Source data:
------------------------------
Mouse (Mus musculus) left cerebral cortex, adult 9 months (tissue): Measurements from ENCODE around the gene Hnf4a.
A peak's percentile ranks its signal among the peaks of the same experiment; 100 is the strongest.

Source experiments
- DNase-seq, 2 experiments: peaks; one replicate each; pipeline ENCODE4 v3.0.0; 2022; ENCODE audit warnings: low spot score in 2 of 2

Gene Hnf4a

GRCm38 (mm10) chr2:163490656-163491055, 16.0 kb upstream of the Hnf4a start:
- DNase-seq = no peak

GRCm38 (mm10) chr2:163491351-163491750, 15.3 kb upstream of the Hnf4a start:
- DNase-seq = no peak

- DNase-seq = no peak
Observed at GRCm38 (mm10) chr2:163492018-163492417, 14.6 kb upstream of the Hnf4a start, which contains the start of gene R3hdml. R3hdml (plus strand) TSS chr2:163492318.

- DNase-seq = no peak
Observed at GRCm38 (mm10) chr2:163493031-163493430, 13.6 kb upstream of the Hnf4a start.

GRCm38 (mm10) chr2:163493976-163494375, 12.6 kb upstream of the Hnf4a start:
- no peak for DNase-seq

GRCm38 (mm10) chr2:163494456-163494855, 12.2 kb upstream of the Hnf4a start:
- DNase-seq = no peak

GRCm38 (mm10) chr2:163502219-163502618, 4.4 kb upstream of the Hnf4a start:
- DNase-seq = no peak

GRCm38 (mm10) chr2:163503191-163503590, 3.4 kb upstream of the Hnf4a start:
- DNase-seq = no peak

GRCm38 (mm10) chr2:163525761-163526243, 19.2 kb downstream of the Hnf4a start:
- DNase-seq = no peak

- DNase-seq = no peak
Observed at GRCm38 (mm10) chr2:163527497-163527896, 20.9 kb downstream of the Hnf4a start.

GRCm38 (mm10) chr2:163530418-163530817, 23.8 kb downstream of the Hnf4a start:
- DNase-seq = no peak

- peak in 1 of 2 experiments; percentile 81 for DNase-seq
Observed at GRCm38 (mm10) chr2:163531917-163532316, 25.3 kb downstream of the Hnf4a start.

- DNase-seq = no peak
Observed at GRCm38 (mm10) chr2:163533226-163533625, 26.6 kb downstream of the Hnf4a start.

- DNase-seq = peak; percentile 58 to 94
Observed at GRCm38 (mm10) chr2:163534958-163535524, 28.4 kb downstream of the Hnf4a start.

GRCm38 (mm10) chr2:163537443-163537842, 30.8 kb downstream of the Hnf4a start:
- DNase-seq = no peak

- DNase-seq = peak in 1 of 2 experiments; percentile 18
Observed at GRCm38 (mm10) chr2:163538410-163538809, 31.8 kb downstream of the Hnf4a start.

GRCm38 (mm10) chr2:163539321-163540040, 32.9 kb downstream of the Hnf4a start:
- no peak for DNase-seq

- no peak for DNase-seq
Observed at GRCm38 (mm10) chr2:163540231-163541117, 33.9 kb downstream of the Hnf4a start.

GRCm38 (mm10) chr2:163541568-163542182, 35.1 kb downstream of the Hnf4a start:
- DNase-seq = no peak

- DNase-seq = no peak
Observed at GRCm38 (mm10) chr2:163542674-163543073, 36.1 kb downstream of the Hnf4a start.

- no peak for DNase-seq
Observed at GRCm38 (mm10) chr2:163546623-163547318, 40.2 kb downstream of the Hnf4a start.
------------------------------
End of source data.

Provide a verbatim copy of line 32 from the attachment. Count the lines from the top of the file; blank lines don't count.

- DNase-seq = peak; percentile 58 to 94